At the northeast corner of 28th & Girard in Brewerytown, a corner building with a very noticeable facade stands out from the other buildings on the block. This old edifice, which has been in use as a daycare center and four apartments for the last couple decades, has seen a lot from its corner perch over the last 145 years.

Looking down the block
NE corner of 28th & Girard

When this building was completed in 1875, it surely looked very different than it does today. Upon close examination of the building, one will notice that the rear section and the front section do not match. The front, with its Pompeiian bricks and arched windows, calls back to the Rundbogenstil facades found on the nearby brewery buildings and associated rowhouses. The rear section, with its mansard roof and typical 1870’s bay window, almost looks like a completely different building.

Closer look

When brewer and real estate speculator John H. Goldbeck built the home in 1874, it was set back far from the street and had a porch in front like all the others on the block at the time. The first owner of the home was George W. Barron, an early form of real estate agent (real estate sales worked much differently back then), who sold it in 1875 to Sir Edward M. Vinton, a well-known socialite who seemingly had no other occupation.

The fourth owner, Doctor Charles E Bricker, was the one responsible for the home’s fancy front facade. Dr. Bricker was well-known in Philadelphia as the Police Surgeon, an office that came with the perk of a small office in City Hall before it was even finished construction. Back then, City Hall (when it was known as “the Public Buildings”) housed the Central Police Station. Dr. Bricker’s primary responsibility was to give medical and psychological examinations of both perpetrators and victims of crimes.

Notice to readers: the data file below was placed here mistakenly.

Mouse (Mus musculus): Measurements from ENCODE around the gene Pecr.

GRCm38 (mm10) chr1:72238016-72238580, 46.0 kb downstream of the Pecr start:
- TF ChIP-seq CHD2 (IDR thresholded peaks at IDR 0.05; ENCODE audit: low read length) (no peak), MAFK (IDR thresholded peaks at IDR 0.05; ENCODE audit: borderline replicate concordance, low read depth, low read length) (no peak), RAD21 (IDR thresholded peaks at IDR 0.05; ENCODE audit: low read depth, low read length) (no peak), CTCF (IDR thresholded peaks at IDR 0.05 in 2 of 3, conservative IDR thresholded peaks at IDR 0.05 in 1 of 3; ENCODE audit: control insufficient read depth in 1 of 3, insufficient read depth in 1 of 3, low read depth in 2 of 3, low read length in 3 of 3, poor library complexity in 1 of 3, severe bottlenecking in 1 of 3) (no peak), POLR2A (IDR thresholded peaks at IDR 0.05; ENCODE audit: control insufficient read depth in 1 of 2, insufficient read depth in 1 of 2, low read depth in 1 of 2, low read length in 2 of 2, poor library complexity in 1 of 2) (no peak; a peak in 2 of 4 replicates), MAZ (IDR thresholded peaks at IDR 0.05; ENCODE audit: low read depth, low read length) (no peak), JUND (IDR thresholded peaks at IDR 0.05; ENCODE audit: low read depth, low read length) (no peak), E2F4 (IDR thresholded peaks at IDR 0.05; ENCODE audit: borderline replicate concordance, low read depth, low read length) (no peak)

Due to his position, statements from Bricker regarding his many interactions with these patients can be found among numerous trial transcripts and newspaper accounts spanning decades. He was considered very objective and even-handed while also being known for not affiliating with any political party, which is probably why he kept his job for 48 years. Dr. Bricker had moved into the home in 1888 and the addition was built some time between 1895 and 1901. The architect is unknown, but the style and materials of the facade are very similar to the facades of homes designed by architect Angus Wade one block west on 29th Street. It appears that Dr. Bricker’s purpose in adding this new front for the home was to add an office for his personal practice on the first floor.

The retirement of Dr. Bricker from the police force was reported in newspapers across the nation. He died seven years later in 1939, aged 84 years. The home was left to Bricker’s daughter, Louise, and her husband, Gustave. In 1946, the building was sold to Dr. Aaron J. Bogdanoff.

Dr. Bogdanoff, who was the son of one of the Russian-Jewish-American merchants that commercialized this stretch of Girard Avenue, was a dentist who aimed to open an office in the house and split the remainder into two apartment units. Besides being distantly related to the Bogdanoff Brothers, Dr. Bogdanoff’s primary distinction is that he kept his practice in the building until selling it to another dentist in 1980.

In 1984, the new owners defaulted and Dr. Bogdanoff was able to regain ownership of the property, which he held until his death in 1987. The current owner purchased the building in that year and renovated it into four apartments and a first floor commercial space, the configuration it has to this day. The daycare center that occupies the first floor has been there since 1998. Today, this old house retains much of its beauty and prominence, despite missing its conical tower and being a little worse for wear. We could certainly say the same about many other buildings on this rapidly changing corridor.

Brewerytown, like other Philadelphia neighborhoods, has many buildings that tell stories like this. To hear more of those histories and to check out all the new development coming to the neighborhood, join us for another Brewerytown: Rich Past, Exciting Future tour on April 25th! Sign up HERE.

— Dennis Carlisle